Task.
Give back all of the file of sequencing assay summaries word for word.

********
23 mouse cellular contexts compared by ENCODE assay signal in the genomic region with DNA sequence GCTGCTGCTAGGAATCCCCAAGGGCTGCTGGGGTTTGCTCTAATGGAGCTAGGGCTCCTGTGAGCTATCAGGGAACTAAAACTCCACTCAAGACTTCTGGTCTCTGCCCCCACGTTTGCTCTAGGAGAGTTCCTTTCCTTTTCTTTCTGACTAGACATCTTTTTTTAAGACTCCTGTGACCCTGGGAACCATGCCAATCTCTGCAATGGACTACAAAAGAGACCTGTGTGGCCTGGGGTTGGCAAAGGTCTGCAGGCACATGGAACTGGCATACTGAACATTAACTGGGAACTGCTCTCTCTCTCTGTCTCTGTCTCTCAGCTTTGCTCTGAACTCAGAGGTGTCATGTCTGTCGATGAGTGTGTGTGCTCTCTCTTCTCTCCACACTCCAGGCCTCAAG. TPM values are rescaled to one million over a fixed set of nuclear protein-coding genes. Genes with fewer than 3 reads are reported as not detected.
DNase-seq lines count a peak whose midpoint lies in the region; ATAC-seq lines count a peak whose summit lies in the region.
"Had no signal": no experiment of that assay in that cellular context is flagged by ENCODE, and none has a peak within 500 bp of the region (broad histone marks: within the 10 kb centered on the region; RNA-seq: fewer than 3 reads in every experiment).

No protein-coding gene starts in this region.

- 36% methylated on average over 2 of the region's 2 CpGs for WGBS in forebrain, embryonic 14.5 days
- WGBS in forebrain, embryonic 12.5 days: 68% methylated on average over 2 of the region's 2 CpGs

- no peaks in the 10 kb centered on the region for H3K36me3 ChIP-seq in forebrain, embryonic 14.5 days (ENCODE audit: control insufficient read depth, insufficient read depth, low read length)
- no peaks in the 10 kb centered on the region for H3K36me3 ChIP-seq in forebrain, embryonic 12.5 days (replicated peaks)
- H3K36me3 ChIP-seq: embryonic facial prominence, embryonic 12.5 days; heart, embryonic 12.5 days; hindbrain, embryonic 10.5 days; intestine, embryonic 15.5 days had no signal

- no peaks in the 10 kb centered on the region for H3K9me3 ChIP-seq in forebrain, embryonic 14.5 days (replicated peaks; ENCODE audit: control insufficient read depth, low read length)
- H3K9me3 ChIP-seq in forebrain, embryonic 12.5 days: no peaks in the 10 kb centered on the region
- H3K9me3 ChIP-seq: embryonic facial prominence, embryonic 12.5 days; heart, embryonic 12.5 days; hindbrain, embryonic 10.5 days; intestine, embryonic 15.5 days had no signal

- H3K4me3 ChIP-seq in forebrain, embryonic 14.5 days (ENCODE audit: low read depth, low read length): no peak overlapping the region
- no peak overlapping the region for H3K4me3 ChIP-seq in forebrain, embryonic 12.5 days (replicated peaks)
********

23 mouse cellular contexts compared by ENCODE assay signal in the genomic region with DNA sequence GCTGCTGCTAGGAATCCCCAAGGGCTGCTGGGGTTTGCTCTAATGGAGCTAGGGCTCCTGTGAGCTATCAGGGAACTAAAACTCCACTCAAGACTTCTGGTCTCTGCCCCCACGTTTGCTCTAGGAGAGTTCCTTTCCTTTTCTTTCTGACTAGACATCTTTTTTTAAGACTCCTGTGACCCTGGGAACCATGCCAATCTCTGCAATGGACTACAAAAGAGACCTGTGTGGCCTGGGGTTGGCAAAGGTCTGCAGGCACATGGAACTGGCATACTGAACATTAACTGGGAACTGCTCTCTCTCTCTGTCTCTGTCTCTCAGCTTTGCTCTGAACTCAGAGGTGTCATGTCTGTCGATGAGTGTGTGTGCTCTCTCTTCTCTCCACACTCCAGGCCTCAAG. TPM values are rescaled to one million over a fixed set of nuclear protein-coding genes. Genes with fewer than 3 reads are reported as not detected.
DNase-seq lines count a peak whose midpoint lies in the region; ATAC-seq lines count a peak whose summit lies in the region.
"Had no signal": no experiment of that assay in that cellular context is flagged by ENCODE, and none has a peak within 500 bp of the region (broad histone marks: within the 10 kb centered on the region; RNA-seq: fewer than 3 reads in every experiment).

No protein-coding gene starts in this region.

- 36% methylated on average over 2 of the region's 2 CpGs for WGBS in forebrain, embryonic 14.5 days
- WGBS in forebrain, embryonic 12.5 days: 68% methylated on average over 2 of the region's 2 CpGs

- no peaks in the 10 kb centered on the region for H3K36me3 ChIP-seq in forebrain, embryonic 14.5 days (ENCODE audit: control insufficient read depth, insufficient read depth, low read length)
- no peaks in the 10 kb centered on the region for H3K36me3 ChIP-seq in forebrain, embryonic 12.5 days (replicated peaks)
- H3K36me3 ChIP-seq: embryonic facial prominence, embryonic 12.5 days; heart, embryonic 12.5 days; hindbrain, embryonic 10.5 days; intestine, embryonic 15.5 days had no signal

- no peaks in the 10 kb centered on the region for H3K9me3 ChIP-seq in forebrain, embryonic 14.5 days (replicated peaks; ENCODE audit: control insufficient read depth, low read length)
- H3K9me3 ChIP-seq in forebrain, embryonic 12.5 days: no peaks in the 10 kb centered on the region
- H3K9me3 ChIP-seq: embryonic facial prominence, embryonic 12.5 days; heart, embryonic 12.5 days; hindbrain, embryonic 10.5 days; intestine, embryonic 15.5 days had no signal

- H3K4me3 ChIP-seq in forebrain, embryonic 14.5 days (ENCODE audit: low read depth, low read length): no peak overlapping the region
- no peak overlapping the region for H3K4me3 ChIP-seq in forebrain, embryonic 12.5 days (replicated peaks)